Consumers are open to using online legal services, so long as these are coupled with professional support, according to new research. A survey of over 500 consumers by legal technology provider The Law Wizard – www.thelawwizard.com – found that over two-thirds were attracted by the idea of performing legal tasks on the internet. However, 72% indicated they would value support from a solicitor or other legal professional during the course of any online transaction.
The demand for pure “DIY” services is less clear, with only 17% prepared to perform legal tasks online without any assistance. At the same time, the survey found that the internet is the first port of call for consumers in need of legal services. Only 35% would head first to a solicitor.
The survey also revealed that the perceived benefits of online legal services are, overwhelmingly, value and convenience. With high demand for professional involvement, reassurance may also be considered important. Of those who had performed a legal task online, there was a high satisfaction rate. 83% said they would do so again.
Despite revealing high demand for online legal services, the survey results indicated that businesses offering these types of services are not yet well known amongst the general public. Fewer than half of those surveyed were aware that some legal tasks can be conducted over the internet, with or without the assistance of specialist providers.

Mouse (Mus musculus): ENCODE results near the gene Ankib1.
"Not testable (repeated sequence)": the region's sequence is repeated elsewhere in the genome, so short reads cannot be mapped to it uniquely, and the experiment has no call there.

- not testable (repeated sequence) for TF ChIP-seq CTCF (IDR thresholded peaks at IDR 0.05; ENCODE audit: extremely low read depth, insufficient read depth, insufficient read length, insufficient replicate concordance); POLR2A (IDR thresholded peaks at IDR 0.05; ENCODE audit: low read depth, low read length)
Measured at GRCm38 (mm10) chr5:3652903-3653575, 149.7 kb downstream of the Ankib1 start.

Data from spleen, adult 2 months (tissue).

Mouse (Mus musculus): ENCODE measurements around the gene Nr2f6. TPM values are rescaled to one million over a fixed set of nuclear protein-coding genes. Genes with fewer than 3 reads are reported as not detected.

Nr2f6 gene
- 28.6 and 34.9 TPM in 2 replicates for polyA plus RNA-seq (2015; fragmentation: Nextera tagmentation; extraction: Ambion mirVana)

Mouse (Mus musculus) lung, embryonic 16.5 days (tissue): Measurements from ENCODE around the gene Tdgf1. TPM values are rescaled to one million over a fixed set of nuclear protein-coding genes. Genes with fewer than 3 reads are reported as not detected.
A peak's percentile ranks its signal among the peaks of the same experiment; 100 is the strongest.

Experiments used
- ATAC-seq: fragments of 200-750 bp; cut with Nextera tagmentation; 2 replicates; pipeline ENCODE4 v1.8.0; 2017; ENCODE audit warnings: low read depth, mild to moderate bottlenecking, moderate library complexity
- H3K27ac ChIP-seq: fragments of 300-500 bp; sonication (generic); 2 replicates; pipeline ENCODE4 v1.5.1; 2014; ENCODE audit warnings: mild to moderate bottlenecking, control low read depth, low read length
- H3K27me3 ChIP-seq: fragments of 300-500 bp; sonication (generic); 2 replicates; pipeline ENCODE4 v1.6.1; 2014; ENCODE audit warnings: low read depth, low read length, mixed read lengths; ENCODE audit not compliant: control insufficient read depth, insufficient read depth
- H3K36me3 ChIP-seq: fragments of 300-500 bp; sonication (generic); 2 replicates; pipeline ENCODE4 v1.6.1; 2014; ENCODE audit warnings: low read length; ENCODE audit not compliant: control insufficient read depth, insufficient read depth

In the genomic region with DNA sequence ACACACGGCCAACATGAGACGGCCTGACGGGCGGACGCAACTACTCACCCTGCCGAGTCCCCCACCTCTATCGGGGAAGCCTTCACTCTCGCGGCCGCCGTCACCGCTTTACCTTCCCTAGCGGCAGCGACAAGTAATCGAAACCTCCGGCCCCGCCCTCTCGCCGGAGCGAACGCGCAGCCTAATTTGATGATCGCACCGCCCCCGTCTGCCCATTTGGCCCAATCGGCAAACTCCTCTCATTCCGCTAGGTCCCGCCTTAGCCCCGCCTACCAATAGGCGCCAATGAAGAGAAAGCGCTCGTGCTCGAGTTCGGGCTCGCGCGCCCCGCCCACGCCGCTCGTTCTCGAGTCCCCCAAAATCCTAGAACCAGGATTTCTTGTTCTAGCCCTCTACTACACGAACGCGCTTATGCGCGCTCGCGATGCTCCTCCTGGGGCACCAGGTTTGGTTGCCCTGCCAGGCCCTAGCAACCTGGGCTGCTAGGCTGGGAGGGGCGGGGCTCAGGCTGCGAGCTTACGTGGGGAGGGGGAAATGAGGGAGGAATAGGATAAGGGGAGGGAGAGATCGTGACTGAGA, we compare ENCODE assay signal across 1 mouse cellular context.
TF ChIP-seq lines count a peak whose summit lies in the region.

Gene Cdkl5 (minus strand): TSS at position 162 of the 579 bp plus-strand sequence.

The Law Wizard co-founder Tom Hiskey said: ‘There is much doom and gloom about technology replacing lawyers, but our survey provides reassurance that expertise and a human angle is important. The key for professionals is to find the right combination of convenience, value and support. Demand is high and the market is in its infancy, so there are significant opportunities’.
The full results of the survey are available to download as a PDF here Consumer Attitudes to Online Legal Services
Key findings of The Law Wizard’s survey:
• 67% attracted by the idea of performing a legal task online.
• 72% value some level of professional involvement or support, with only 17% prepared to go “DIY”.
• The primary perceived benefits of online legal services are value and convenience.
• 51% unaware that some legal tasks may be performed on the internet.
• When in need of legal services, consumers are most likely to look to the internet (46%).
• Around 10% had completed a legal task online. Of those, 83% of those would do so again.